I have already blogged a couple of times about the impact that the sequestration/federal budget cuts are having on the court system. The cuts are now starting to impact public defenders and probation services according to many published reports. USA Today reports that, “The federal judiciary for the first time is cutting the fees of court appointed defense lawyers, including those representing death penalty defendants, to deal with the ‘dire consequences’ of required government budget reductions known as sequestration.”
The New York Times had reported on this issue a few weeks ago, lamenting the fact that only 3 Democrats and 1 Republican showed up to a Senate Judiciary Subcommittee hearing to “examine the wreckage”. Michael Nachmanoff, who heads the federal defender office for the Eastern District of Virginia, warned that absent relief from Congress, even more severe budget buts forecast for the next fiscal year will force federal defender offices to terminate “as many as one-third to one-half of their employees”.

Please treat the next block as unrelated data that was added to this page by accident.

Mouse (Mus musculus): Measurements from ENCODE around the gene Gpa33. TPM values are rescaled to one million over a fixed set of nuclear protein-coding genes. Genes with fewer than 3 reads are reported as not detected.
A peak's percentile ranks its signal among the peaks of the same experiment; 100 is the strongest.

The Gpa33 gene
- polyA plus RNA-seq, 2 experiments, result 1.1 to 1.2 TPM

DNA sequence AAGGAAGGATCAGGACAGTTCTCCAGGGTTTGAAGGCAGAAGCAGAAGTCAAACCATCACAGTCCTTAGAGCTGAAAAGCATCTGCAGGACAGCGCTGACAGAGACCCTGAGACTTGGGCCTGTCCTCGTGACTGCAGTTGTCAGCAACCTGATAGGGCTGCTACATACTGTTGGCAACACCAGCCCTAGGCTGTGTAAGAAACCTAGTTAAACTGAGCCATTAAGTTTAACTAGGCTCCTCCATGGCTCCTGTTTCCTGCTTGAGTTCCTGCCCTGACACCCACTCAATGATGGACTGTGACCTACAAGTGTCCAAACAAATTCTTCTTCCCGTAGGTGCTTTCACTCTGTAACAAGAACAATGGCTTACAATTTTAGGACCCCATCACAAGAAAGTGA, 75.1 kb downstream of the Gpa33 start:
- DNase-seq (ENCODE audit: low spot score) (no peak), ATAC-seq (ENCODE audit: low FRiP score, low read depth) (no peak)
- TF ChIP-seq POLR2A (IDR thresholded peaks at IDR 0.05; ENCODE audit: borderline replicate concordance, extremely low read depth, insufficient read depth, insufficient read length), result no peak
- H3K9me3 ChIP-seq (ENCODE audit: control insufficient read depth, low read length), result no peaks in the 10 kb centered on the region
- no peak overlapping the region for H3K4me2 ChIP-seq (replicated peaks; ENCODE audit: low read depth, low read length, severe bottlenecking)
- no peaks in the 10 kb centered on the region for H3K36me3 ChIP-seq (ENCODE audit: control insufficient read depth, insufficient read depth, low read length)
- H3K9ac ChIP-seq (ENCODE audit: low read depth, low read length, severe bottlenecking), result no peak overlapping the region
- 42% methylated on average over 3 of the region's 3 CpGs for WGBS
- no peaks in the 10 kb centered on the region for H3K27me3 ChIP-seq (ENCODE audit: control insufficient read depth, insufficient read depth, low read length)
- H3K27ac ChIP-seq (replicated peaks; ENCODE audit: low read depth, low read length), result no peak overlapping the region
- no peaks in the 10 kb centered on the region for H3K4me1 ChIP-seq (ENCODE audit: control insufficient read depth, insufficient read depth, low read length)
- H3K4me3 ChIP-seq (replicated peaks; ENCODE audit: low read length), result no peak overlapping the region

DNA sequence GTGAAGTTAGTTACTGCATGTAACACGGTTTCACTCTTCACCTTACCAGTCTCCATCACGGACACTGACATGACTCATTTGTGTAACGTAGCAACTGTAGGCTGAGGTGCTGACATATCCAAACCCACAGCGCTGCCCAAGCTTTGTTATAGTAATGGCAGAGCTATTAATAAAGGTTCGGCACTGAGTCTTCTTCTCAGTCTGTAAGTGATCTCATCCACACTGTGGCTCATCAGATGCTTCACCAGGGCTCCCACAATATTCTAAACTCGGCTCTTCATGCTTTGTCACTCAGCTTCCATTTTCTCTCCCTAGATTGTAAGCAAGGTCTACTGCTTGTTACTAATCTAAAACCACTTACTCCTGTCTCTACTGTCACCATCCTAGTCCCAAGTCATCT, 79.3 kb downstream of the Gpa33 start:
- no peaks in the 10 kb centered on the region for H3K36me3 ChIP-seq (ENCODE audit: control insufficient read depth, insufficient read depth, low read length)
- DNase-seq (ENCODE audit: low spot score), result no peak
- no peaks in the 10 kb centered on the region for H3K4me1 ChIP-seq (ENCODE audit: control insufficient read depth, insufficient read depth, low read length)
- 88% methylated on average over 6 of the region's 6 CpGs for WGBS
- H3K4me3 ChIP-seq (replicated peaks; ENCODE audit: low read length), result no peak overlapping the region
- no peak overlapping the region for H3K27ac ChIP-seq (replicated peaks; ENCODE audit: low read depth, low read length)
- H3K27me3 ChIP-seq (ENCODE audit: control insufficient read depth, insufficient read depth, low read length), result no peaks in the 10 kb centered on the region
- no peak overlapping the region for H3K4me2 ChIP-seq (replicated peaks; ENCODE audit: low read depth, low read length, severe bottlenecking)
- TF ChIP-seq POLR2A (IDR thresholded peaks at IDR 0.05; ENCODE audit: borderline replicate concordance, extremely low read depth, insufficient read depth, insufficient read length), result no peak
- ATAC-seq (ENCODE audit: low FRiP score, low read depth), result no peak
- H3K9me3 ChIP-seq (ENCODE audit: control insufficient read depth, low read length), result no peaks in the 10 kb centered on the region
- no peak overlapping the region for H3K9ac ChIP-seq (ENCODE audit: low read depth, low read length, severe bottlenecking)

The article in the Times closes with the following question, which I think is a good one – “What will it take to get lawmakers to stop treating the courts – an independent branch of government created by the Constitution – as an unaffordable frill?”
The USA Today article can be read here.
The New York Times article can be read here.
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